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Toxins 2018, 10(3), 110; https://doi.org/10.3390/toxins10030110

Changes in Phenylpropanoid and Trichothecene Production by Fusarium culmorum and F. graminearum Sensu Stricto via Exposure to Flavonoids

1
Department of Microbiology and Mycology, University of Warmia and Mazury in Olsztyn, Oczapowskiego 1A, 10-719 Olsztyn, Poland
2
Department of Chemistry, Poznan University of Life Sciences, Wojska Polskiego 75, 60-637 Poznan, Poland
3
Department of Plant Breeding and Seed Production, University of Warmia and Mazury in Olsztyn, Plac Łódzki 3, 10-727 Olsztyn, Poland
*
Author to whom correspondence should be addressed.
Received: 13 February 2018 / Revised: 2 March 2018 / Accepted: 3 March 2018 / Published: 5 March 2018
(This article belongs to the Special Issue Foodborne Toxins: Pathogenesis and Novel Control Measures)
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Abstract

Flavonoids are a group of hydroxylated polyphenolic compounds widely distributed in the plant kingdom. Biosynthesis of these compounds involves type III PKSs, whose presence has been recently predicted in some fungal species through genome sequencing efforts. In this study, for the first time it was found that Fusaria produce flavonoids on solid YES medium. Naringenin, as the central precursor of all flavonoids, was produced at highest quantities, followed by quercetin, kaempferol, apigenin and luteolin. In plants, flavonoids are involved in the protection of cereals to a wide range of stresses, including host defense against Fusaria. Under in vitro conditions, strains of Fusarium culmorum and F. graminearum sensu stricto were incubated at levels of flavonoids close to amounts produced by cereals in response to fungal infection. The amounts of exogenous naringenin, apigenin, luteolin, kaempferol and quercetin were reduced and converted by fungi to the other flavonoid derivatives. Treatment of fungi with naringenin derivatives led to the inhibition of naringenin production. Correspondingly, the production of fungal-derived phenolic acids decreased in flavonoid treated samples, although this effect appeared to be dependent on the strain, flavonoid molecule and its concentration. Fusaria showed high variability in trichothecene production in response to flavonoids. With emphasis on quercetin, mycotoxin accumulation in the media was significantly decreased by luteolin, kaempferol, naringenin and apigenin. However, in some cases, apigenin led to the increase of mycotoxin content in the media. Gene expression experiments of Tri genes responsible for trichothecene biosynthesis (Tri4, Tri5 and Tri10) proved that the inhibition of mycotoxin production by flavonoids occurred at the transcriptional level. However, the changes in Tri transcript levels were not significant in most apigenin and all kaempferol-treated cultures. In this study, a link was established between antioxidant and antiradical properties of flavonoids and their effects on fungi. View Full-Text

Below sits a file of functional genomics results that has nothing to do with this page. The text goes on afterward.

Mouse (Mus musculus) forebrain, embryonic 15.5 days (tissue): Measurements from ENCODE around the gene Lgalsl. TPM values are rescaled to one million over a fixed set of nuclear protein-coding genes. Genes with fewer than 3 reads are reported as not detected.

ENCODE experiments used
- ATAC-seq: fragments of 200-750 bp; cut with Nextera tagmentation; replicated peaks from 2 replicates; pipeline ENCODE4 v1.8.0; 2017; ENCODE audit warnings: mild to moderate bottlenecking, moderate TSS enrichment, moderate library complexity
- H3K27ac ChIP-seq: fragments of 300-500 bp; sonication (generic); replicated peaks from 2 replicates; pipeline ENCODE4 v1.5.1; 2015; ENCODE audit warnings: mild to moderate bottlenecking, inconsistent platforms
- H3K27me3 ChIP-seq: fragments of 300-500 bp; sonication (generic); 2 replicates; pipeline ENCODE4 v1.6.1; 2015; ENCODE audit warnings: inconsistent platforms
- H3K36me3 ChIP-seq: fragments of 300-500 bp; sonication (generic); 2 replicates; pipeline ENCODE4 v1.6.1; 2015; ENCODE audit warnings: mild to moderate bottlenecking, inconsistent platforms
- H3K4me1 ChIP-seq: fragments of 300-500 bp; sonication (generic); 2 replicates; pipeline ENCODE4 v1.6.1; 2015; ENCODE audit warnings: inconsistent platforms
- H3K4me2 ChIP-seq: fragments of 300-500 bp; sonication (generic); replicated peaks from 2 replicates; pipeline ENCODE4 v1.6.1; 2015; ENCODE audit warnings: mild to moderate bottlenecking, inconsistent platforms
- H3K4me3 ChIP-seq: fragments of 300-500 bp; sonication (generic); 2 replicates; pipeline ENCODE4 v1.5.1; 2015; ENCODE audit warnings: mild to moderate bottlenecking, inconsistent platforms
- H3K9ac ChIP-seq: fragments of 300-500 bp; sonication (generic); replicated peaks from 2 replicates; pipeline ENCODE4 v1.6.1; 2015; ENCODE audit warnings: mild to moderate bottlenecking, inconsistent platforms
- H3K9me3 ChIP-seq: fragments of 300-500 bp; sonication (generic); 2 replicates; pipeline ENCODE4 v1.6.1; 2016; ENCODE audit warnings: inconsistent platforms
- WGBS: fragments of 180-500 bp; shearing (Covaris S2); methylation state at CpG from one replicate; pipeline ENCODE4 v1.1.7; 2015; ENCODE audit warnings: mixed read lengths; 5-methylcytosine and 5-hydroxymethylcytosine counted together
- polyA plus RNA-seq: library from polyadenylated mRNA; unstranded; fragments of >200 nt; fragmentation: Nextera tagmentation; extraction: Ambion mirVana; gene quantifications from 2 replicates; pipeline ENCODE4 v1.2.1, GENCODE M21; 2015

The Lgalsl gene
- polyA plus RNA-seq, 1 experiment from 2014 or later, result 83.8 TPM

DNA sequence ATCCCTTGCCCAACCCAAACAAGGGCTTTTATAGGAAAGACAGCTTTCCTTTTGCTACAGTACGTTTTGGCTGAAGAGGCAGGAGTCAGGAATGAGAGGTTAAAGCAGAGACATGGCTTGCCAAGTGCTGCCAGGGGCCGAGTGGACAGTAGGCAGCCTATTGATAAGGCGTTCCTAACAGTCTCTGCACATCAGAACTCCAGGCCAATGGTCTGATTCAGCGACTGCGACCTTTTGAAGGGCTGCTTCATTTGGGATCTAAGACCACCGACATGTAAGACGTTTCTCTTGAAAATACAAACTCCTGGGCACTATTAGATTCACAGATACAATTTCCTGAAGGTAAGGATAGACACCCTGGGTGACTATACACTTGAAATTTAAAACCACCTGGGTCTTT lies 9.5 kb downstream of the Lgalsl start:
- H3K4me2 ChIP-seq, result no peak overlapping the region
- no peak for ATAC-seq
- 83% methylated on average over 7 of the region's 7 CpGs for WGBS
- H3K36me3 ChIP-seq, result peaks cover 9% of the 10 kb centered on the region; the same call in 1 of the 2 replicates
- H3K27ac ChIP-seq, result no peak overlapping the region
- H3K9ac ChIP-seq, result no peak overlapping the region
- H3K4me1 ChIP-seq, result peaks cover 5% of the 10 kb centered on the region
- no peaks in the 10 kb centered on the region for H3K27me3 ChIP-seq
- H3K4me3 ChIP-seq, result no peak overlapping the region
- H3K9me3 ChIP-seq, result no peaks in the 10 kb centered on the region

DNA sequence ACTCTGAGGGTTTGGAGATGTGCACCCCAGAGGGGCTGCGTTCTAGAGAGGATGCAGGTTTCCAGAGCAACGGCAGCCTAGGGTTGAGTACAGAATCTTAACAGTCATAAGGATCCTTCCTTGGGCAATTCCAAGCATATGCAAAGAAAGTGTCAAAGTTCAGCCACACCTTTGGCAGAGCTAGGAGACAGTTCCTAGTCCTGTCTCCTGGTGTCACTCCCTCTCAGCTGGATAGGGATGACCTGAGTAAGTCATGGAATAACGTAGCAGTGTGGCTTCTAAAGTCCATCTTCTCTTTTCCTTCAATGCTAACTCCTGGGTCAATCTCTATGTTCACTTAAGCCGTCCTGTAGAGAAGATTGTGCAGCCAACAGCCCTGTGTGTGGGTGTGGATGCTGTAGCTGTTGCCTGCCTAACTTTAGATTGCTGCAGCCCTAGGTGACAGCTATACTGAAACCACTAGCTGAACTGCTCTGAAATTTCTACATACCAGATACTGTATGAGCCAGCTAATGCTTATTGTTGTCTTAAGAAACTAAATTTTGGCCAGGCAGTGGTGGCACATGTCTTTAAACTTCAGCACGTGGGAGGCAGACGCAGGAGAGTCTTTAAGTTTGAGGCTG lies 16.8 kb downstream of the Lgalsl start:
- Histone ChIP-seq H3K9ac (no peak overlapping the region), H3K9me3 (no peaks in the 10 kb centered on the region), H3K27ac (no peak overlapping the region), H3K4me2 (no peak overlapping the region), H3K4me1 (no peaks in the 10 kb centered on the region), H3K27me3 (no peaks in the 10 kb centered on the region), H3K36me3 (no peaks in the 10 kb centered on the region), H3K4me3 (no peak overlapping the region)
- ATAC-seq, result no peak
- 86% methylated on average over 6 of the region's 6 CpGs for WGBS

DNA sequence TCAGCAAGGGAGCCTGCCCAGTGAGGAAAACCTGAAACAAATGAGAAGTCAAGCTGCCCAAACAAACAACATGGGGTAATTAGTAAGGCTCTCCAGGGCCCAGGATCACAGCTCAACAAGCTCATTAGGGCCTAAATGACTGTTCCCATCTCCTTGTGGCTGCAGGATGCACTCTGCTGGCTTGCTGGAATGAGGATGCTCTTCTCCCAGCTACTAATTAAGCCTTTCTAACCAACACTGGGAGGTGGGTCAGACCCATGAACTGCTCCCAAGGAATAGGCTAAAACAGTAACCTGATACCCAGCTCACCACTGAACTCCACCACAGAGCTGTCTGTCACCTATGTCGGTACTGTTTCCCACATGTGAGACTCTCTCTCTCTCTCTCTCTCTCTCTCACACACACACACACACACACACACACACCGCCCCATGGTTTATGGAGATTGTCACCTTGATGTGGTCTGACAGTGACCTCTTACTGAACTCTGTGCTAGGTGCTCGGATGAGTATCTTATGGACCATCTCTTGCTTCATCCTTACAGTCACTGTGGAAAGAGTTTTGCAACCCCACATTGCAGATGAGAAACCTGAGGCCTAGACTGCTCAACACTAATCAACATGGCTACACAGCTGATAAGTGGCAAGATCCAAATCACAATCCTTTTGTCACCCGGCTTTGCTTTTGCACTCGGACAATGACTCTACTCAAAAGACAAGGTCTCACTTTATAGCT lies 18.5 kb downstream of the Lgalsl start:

Keywords: Fusarium; flavonoids; naringenin; quercetin; kaempferol; apigenin; luteolin; trichothecenes Fusarium; flavonoids; naringenin; quercetin; kaempferol; apigenin; luteolin; trichothecenes
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Bilska, K.; Stuper-Szablewska, K.; Kulik, T.; Buśko, M.; Załuski, D.; Jurczak, S.; Perkowski, J. Changes in Phenylpropanoid and Trichothecene Production by Fusarium culmorum and F. graminearum Sensu Stricto via Exposure to Flavonoids. Toxins 2018, 10, 110.

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